Justice Antonin Scalia on Why We Don’t Need Church/State Separation

Hamodia, the “Daily Newspaper of Torah Jewry” recently published an interview with Supreme Court Justice Antonin Scalia.

As you might expect, he had a lot of ridiculous things to say about church/state separation:

I have been here for a long time now — 23 years. In that time, I think the Court has become more receptive to the needs of religious practice. We have allowed government practices that favor religion, practices to which, in the 60s and 70s, we were quite hostile. Earlier we weren’t hostile. When I was in elementary school in Queens you were able to get out early on Wednesdays for religious instruction. In the early 1950s the ACLU challenged this as violating the Establishment Clause but William O. Douglas wrote an opinion that said, “We are a religious people whose institutions presuppose a Supreme Being… When the state encourages religious instruction or cooperates with religious authorities by adjusting the schedule of public events to sectarian needs, it follows the best of our traditions.”

A decade later the Court changed its mind and adopted the so-called principle of neutrality — which states that the government cannot favor religion over non-religion. This is not an accurate representation of what Americans believe. The Court itself has contradicted that principle a number of times — including the case approving tax exemptions for houses of worship (Walz v. Tax Commission) and cases approving paid chaplains in state and federal legislatures. More recently we have allowed the Ten Commandments on the grounds of the Texas State Legislature. I think we have been moving back towards what the American Constitution provided.

… Whatever the Establishment Clause means, it certainly does not mean that government cannot accommodate religion, and indeed favor religion. My court has a series of opinions that say that the Constitution requires neutrality on the part of the government, not just between denominations, not just between Protestants, Jews and Catholics, but neutrality between religion and non-religion. I do not believe that. That is not the American tradition.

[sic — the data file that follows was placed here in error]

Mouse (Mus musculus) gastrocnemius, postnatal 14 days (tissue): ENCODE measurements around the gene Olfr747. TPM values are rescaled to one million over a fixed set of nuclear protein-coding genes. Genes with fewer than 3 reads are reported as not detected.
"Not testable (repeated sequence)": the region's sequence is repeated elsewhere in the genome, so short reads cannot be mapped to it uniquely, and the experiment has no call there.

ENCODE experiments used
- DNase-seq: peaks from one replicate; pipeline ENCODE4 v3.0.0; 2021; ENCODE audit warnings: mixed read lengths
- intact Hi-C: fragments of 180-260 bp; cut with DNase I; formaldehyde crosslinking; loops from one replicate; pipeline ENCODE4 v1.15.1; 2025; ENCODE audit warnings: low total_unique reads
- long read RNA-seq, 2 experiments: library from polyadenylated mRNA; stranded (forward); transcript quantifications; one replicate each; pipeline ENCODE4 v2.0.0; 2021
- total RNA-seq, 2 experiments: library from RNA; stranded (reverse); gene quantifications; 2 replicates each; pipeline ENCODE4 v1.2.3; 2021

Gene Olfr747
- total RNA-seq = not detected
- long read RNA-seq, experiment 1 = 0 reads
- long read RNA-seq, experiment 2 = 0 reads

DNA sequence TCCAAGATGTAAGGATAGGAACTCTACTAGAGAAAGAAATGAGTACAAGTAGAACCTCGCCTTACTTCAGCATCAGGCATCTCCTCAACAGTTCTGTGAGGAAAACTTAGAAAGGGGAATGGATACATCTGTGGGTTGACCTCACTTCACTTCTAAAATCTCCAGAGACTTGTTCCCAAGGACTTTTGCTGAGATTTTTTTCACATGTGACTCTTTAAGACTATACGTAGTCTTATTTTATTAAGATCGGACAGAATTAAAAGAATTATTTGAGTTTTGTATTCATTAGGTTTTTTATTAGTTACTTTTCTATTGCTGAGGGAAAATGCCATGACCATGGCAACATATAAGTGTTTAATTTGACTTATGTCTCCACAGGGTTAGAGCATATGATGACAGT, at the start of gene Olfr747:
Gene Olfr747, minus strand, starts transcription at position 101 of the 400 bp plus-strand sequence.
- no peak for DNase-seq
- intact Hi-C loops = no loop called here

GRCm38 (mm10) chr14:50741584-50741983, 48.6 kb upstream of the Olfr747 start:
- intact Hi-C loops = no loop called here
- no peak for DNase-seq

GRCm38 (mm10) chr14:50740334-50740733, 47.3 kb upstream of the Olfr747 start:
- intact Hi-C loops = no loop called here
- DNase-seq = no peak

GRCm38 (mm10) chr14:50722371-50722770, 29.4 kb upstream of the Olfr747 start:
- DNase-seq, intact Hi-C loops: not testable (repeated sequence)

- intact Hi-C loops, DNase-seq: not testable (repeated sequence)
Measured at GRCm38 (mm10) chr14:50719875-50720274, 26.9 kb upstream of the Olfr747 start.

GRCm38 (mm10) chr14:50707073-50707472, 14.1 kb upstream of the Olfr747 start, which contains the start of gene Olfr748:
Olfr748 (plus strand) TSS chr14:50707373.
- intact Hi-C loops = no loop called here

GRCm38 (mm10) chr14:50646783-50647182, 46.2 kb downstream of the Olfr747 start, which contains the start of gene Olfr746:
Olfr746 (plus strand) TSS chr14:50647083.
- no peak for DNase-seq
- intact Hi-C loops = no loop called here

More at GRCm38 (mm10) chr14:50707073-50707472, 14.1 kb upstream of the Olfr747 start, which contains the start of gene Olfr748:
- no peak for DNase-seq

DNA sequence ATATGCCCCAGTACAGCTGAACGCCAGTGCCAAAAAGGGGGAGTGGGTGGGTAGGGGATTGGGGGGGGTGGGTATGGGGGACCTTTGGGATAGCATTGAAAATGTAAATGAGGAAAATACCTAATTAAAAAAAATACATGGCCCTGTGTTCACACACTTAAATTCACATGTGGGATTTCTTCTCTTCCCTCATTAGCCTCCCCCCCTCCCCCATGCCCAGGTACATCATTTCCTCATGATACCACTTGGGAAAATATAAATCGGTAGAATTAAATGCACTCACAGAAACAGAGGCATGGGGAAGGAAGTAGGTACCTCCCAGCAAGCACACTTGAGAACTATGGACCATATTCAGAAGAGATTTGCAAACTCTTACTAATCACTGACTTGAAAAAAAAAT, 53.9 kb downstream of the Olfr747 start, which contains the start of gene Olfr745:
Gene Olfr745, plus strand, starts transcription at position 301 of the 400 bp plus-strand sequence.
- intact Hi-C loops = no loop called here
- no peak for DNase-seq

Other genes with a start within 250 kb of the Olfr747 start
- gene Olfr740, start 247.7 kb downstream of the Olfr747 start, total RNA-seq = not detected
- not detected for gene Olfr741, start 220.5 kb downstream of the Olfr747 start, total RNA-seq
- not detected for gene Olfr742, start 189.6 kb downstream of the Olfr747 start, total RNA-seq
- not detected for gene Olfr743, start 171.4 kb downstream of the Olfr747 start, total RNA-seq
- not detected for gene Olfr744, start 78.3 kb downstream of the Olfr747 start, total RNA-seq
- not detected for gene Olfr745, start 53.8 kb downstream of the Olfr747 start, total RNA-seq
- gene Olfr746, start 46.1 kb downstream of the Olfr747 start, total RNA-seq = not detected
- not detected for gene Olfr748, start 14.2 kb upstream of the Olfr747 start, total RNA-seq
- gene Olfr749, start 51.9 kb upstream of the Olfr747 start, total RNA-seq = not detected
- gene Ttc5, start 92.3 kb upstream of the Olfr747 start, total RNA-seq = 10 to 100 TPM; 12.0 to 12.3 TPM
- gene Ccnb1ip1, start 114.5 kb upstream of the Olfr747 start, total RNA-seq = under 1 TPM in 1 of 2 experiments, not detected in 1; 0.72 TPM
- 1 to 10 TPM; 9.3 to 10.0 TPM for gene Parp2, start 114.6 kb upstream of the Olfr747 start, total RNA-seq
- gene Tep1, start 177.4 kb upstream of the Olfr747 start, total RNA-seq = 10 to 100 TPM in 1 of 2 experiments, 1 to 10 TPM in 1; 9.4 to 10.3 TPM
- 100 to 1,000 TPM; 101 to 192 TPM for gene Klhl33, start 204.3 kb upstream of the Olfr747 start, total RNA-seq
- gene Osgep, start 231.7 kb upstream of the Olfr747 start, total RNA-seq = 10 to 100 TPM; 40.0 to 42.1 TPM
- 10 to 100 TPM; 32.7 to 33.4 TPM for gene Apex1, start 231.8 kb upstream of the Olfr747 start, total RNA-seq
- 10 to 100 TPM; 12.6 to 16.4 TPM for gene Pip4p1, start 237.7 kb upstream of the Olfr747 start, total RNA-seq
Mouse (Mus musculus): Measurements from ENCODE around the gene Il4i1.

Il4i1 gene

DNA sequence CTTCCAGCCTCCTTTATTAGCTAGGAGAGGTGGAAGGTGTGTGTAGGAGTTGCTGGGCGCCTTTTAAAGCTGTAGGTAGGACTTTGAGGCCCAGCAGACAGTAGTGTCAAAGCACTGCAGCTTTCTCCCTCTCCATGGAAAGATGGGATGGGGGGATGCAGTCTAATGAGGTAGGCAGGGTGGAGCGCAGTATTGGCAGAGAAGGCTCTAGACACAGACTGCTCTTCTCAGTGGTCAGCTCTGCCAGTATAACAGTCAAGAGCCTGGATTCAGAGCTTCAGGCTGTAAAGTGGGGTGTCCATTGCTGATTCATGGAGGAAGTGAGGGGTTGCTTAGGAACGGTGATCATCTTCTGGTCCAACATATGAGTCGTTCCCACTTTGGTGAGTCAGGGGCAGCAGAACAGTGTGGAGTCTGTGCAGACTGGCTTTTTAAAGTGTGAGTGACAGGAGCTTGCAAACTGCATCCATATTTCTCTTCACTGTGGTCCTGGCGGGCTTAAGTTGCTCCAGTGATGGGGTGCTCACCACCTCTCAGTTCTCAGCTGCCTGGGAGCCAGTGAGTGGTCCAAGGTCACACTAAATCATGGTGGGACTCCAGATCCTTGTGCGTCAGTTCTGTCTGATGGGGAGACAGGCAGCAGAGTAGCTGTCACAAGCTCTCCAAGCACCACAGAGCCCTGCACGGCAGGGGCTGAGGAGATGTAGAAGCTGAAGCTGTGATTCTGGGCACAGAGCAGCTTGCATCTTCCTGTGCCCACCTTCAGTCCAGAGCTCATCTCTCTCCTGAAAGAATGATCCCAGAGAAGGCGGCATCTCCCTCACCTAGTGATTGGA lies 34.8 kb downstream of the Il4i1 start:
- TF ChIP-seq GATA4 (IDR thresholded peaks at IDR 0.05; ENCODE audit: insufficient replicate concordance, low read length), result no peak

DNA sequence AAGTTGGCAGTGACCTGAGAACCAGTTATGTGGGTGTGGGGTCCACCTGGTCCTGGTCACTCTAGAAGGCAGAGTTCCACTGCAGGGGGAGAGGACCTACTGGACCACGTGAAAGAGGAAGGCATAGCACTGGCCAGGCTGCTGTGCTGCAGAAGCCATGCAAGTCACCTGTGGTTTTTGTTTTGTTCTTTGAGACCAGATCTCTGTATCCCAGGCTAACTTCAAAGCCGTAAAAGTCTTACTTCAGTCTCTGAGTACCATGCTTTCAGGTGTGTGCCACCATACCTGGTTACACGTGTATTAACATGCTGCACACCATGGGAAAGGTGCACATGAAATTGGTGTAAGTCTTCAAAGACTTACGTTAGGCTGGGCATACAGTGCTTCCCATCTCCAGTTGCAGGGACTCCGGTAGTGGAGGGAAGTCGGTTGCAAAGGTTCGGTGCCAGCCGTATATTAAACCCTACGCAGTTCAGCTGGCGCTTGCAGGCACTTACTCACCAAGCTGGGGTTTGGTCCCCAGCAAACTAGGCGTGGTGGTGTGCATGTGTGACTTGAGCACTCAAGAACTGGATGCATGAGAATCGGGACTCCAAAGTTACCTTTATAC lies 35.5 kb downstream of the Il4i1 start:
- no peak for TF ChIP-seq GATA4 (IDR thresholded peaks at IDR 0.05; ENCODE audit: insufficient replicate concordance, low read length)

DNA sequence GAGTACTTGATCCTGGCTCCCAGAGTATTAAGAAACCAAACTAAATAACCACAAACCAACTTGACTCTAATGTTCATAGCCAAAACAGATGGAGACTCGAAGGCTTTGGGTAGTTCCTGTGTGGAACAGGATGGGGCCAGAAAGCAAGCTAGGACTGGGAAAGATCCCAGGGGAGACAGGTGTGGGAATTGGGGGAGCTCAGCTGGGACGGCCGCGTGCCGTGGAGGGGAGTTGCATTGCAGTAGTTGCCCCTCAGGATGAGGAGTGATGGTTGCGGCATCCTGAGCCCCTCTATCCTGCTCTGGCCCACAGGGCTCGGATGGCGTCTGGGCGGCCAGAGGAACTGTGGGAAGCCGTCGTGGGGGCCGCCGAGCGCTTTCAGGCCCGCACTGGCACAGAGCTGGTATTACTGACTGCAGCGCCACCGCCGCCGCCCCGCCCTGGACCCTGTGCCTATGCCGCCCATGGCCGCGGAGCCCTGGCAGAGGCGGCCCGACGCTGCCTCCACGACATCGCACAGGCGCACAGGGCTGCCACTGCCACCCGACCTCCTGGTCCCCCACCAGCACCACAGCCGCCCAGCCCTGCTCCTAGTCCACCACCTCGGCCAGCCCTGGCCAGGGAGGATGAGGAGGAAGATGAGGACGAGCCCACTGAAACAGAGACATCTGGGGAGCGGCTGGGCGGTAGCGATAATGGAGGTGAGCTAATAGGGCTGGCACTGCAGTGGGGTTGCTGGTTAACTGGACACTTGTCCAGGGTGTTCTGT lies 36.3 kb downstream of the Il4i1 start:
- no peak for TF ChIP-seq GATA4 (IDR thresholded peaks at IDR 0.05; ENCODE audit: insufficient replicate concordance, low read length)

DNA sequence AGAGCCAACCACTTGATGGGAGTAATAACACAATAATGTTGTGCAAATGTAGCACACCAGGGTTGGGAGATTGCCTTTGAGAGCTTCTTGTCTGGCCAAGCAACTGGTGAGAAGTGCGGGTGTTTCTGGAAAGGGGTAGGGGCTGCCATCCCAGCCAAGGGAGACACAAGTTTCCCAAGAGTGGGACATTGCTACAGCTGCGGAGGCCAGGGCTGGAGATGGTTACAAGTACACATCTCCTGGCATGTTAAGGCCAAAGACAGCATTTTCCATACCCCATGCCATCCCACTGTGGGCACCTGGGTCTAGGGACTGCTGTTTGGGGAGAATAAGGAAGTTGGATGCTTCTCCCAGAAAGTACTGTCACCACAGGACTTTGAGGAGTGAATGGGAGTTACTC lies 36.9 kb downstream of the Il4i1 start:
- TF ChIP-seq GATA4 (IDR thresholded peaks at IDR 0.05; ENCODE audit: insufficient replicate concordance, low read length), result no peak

One major problem with all this, though, is that the founders of our country were not Christian in the way politicians are today. Many of them believed in a “god” only in a broad sense. No god answered their prayers or spoke directly to them.

I have a hard time believing the founders would want Ten Commandments monuments placed in public squares or churches getting tax exemptions.

Those of you who are better versed in the law can probably add a lot more to this discussion. Feel free to throw in your thoughts.

(Thanks to Christina for the link!)

  • Daniel H.

    I have a hard time believing the founders would want Ten Commandments monuments placed in public squares or churches getting tax exemptions.

    I think the founders would want all conceivable tax exemptions, for everything and everyone possible beyond a bare minimum.

  • http://logofveritas.blogspot.com Veritas

    Scalia’s an idiot. His job isn’t to represent what the people of the United States believe. His job is to represent what the law of the United States is.

  • An is on

    I don’t see what’s difficult to understand about “Congress shall make no law respecting an establishment of religion”.

    Very kind of the good sir to point out inconsistencies in this Amendment’s applications in the form of tax exemptions, chaplains and the Ten Commandments. Is he perhaps secretly a poe?

  • TXatheist

    Yeah, because the TX Attorney General Greg Abbott said the 10 C monument has a secular purpose and the right wing court down here agreed it does. It’s complete favoritism for xianity but that’s Texas looking out for the good ol boy system.

  • Reginald Selkirk

    To see Scalia at his very worst, read his dissent in the case of Edwards v. Aguillard, the “Creation Science” case. It is ever so obvious that he starts with his conclusion, and then searches for arguments to support it.

  • http://cycleninja.blogspot.com Paul Lundgren

    Scalia is a neocon thug. He once said there’s no reason not to carry out a court-ordered execution, even if later evidence exonerates the victim. He should be disbarred.

  • Reginald Selkirk